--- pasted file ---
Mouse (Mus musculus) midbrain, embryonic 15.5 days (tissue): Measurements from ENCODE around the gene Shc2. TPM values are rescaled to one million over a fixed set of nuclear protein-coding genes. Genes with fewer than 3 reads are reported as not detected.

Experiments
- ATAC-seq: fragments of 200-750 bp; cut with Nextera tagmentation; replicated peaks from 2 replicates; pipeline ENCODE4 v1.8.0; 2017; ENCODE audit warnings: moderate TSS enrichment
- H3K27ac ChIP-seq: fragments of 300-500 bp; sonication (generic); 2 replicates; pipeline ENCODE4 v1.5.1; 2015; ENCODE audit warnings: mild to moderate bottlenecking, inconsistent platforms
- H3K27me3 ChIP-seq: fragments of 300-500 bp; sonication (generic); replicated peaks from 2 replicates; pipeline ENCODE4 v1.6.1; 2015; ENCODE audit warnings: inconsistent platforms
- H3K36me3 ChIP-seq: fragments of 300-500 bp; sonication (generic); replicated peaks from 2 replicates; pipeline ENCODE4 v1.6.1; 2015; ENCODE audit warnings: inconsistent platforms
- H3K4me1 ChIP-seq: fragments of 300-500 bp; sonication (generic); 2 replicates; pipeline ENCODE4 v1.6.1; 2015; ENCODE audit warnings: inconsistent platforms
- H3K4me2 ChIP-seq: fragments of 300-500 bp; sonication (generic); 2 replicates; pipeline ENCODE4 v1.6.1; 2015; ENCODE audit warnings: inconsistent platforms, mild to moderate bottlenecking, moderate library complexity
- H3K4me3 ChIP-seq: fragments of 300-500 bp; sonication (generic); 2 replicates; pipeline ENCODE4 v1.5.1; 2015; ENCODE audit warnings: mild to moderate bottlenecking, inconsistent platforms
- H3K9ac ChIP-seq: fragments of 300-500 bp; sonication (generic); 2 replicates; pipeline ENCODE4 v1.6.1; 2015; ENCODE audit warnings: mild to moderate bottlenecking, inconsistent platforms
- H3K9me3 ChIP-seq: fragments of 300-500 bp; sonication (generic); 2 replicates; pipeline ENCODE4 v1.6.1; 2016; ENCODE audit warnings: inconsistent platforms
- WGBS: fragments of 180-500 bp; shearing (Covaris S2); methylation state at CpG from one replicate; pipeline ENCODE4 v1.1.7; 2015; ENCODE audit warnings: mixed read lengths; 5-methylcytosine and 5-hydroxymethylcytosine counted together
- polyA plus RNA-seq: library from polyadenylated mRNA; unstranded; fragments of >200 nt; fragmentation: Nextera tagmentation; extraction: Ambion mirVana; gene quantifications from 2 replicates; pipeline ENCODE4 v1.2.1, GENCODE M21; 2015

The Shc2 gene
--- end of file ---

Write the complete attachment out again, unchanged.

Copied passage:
Mouse (Mus musculus) midbrain, embryonic 15.5 days (tissue): Measurements from ENCODE around the gene Shc2. TPM values are rescaled to one million over a fixed set of nuclear protein-coding genes. Genes with fewer than 3 reads are reported as not detected.

Experiments
- ATAC-seq: fragments of 200-750 bp; cut with Nextera tagmentation; replicated peaks from 2 replicates; pipeline ENCODE4 v1.8.0; 2017; ENCODE audit warnings: moderate TSS enrichment
- H3K27ac ChIP-seq: fragments of 300-500 bp; sonication (generic); 2 replicates; pipeline ENCODE4 v1.5.1; 2015; ENCODE audit warnings: mild to moderate bottlenecking, inconsistent platforms
- H3K27me3 ChIP-seq: fragments of 300-500 bp; sonication (generic); replicated peaks from 2 replicates; pipeline ENCODE4 v1.6.1; 2015; ENCODE audit warnings: inconsistent platforms
- H3K36me3 ChIP-seq: fragments of 300-500 bp; sonication (generic); replicated peaks from 2 replicates; pipeline ENCODE4 v1.6.1; 2015; ENCODE audit warnings: inconsistent platforms
- H3K4me1 ChIP-seq: fragments of 300-500 bp; sonication (generic); 2 replicates; pipeline ENCODE4 v1.6.1; 2015; ENCODE audit warnings: inconsistent platforms
- H3K4me2 ChIP-seq: fragments of 300-500 bp; sonication (generic); 2 replicates; pipeline ENCODE4 v1.6.1; 2015; ENCODE audit warnings: inconsistent platforms, mild to moderate bottlenecking, moderate library complexity
- H3K4me3 ChIP-seq: fragments of 300-500 bp; sonication (generic); 2 replicates; pipeline ENCODE4 v1.5.1; 2015; ENCODE audit warnings: mild to moderate bottlenecking, inconsistent platforms
- H3K9ac ChIP-seq: fragments of 300-500 bp; sonication (generic); 2 replicates; pipeline ENCODE4 v1.6.1; 2015; ENCODE audit warnings: mild to moderate bottlenecking, inconsistent platforms
- H3K9me3 ChIP-seq: fragments of 300-500 bp; sonication (generic); 2 replicates; pipeline ENCODE4 v1.6.1; 2016; ENCODE audit warnings: inconsistent platforms
- WGBS: fragments of 180-500 bp; shearing (Covaris S2); methylation state at CpG from one replicate; pipeline ENCODE4 v1.1.7; 2015; ENCODE audit warnings: mixed read lengths; 5-methylcytosine and 5-hydroxymethylcytosine counted together
- polyA plus RNA-seq: library from polyadenylated mRNA; unstranded; fragments of >200 nt; fragmentation: Nextera tagmentation; extraction: Ambion mirVana; gene quantifications from 2 replicates; pipeline ENCODE4 v1.2.1, GENCODE M21; 2015

The Shc2 gene